MVC Application In Azure Common Vulnerability Resolution

While working with enterprise grade asp.net applications, maintaining security is a key goal. And today’s development world its not about confirming standards or practices, its also  needed to confirming compliance requirement and ultimately leads to a good key to selling product.

In this particular post I am about to point out few solution of the vulnerability test specific for mcafeesecure compliance, but if you take a close look its nothing to do with a specific vendor compliance, but must do  items for any asp.net web application.

ASP.NET DEBUG Method Enabled Security Issue Vulnerability

Threat

ASP.NET debugging is enabled on the host. An attacker can send debug statements to the remote ASP scripts.

Solution

Disable debugging. From web.config of the target web application  modify the debug attribute to false

<compilation debug=”false”/>

Web Server Internal IP Address/Internal Network Name Disclosure Vulnerability

Threat

Asp.Net applications by default send information about the site with each response.CaptureA target host using HTTP may also be vulnerable to this issue.

Solution

Capture

Capture1

In web.config

<system.web>
  <httpRuntime enableVersionHeader="false" />
</system.web>

In Global.ascx

MvcHandler.DisableMvcResponseHeader = true;

Remote Management Service Accepting Unencrypted Credentials Detected

Threat

A remote management service(Telnet, FTP) accepts unencrypted credentials.A malicious user/bot can easily intercept unencrypted passwords during transmission and gain unauthorized access.

Solution

Use alternate services that provide encryption. Most of the common case of using ftp service within IIS. Solution to this problem is using SFTP instead of FTP.

Tools To Check Vulnerability Issues

asafaweb Security Analyser

free online service to test configuration of any SSL web server

Asp.NET MVC Performance Tuning Guidelines

In today’s world, every application is expected to perform faster & smoother, its a part of overall user experience(UX). With the advancement of technology and the infrastructure it widely expected that application will not only do the job perfectly but also within a reasonable time. No one now wants to wait 5 mins to load a page, or complete a job while using a system. When we are in such phase of UX evolution performance tuning is common software development practice.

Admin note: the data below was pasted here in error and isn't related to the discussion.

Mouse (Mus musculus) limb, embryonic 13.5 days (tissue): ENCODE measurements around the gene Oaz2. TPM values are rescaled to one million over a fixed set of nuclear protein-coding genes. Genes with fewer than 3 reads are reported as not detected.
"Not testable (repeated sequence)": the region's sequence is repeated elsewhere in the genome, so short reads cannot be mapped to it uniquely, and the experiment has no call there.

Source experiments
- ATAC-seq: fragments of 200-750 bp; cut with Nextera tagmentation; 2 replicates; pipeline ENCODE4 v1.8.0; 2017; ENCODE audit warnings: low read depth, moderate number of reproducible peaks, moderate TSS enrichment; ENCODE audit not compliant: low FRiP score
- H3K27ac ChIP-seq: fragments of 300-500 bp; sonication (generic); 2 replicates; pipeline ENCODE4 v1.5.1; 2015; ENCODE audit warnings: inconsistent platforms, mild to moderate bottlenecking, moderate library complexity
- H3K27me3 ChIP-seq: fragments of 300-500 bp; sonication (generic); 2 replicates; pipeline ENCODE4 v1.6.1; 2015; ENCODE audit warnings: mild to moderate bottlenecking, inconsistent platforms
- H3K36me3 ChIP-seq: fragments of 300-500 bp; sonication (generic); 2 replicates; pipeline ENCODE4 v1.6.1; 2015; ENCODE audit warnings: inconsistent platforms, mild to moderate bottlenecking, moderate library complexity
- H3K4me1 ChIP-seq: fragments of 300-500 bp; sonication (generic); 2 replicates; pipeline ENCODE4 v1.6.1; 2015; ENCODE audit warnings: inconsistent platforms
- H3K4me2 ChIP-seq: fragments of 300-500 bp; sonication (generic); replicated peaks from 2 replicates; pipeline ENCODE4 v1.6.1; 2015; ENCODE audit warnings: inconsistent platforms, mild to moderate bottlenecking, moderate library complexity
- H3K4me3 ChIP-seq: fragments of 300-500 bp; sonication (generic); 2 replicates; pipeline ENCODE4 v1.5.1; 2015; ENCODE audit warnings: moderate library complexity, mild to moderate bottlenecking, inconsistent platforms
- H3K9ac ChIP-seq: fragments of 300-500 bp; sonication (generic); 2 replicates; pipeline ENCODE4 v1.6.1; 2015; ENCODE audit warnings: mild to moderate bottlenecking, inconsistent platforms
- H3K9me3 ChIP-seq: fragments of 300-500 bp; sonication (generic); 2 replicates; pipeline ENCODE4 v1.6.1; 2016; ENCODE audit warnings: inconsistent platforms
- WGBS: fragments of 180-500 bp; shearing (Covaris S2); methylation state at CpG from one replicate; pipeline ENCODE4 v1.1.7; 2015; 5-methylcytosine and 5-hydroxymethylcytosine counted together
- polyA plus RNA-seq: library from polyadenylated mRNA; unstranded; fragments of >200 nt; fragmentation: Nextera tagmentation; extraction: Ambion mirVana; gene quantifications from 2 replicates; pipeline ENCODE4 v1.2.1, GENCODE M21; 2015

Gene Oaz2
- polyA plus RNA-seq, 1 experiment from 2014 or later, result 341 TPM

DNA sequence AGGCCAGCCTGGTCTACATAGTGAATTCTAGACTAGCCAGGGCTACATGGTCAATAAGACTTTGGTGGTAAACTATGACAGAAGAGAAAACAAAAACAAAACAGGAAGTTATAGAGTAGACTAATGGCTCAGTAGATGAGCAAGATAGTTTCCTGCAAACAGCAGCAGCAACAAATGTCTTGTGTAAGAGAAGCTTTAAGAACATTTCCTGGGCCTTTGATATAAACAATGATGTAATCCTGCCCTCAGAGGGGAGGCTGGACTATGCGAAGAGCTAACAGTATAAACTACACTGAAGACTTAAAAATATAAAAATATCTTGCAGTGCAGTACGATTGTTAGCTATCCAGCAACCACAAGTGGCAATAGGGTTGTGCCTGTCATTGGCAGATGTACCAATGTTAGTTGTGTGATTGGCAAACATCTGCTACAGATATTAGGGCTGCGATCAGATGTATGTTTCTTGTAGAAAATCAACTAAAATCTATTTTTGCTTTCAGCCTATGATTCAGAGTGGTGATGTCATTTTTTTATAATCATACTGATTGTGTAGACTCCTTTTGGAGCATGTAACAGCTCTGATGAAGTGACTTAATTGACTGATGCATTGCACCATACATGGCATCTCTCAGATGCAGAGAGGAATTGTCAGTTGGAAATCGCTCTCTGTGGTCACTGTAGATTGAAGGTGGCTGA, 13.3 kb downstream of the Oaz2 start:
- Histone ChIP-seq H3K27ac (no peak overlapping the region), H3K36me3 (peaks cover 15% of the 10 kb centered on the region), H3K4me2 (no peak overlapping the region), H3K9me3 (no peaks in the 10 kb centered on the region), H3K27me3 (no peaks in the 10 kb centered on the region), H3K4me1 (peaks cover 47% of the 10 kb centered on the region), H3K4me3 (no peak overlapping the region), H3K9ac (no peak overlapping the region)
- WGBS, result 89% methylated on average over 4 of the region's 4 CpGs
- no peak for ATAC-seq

In a simple description performance tuning is to identify the issues that slow down the application and apply few tricks to improve performance.
In this particular post, I will only focus performance tuning at web application. To tune any web application there is 3 Steps.

  1. Insight
  2. Tune client end
  3. Tune server end

Insight

In order to make your move, you need to know first what is the problem with your application. Where you need to optimize, what are your priorities. To get these insights you need tools. Some tools will provide you the insights for client end, rest is for server end performance. Selecting right set of tool and using them is the first step of performance tuning.

Tune client end

Speed up the response time is crucial for UX and impacts the satisfaction of the user. Few tips/tricks can help you speed up your web application’s response time. Most of this time is tied up in downloading all the components in the page, minimize this time is the key to faster response.

Tune server end

Server side tuning mainly focus on low latency. How we can speedup the job that application is doing now at server end. This may involve database calls, file operations or make an external API call or may be few complex but poorly constructed business logic is the culprit. Newer Asp.Net framework s (4.5/5) is shipped (or to be shipped) with lots of performance improvement techniques or features, question is how efficiently we can utilize them.

Tools To Get Insight

Glimpse : For client end insight

Visual Studio Profiling : Visual Studio tool for performance diagnosis.

Client Side Tuning

  • Use cookies for frequently accessed non sensitive information
  • Use HTML5 async attribute for script files, to enable async loading

Scripts.RenderFormat(@"", "~/bundles/jquery")

  • Use a Content Delivery Network (CDN)
  • Minify JavaScript and CSS
  • Avoid CSS expressions
  • Remove duplicate scripts
  • Make Ajax calls cacheable
  • Choose <link> over @import
  • Optimize images
  • Don’t scale images in HTML
  • Don’t put empty image src
  • Make favicon.ico small and cache-able

Server Side Tuning

  • Run your site in Release mode, not Debug mode
  • Reducing the number of requests to the server by bundling
  • Use Base64 Data URIs
  • Avoid passing null models to views
  • Do not use Sessions or tempdata – which uses sessions
  • Add gzip (HTTP compression) and static cache (images, css, …) in your web.config

<system.webServer>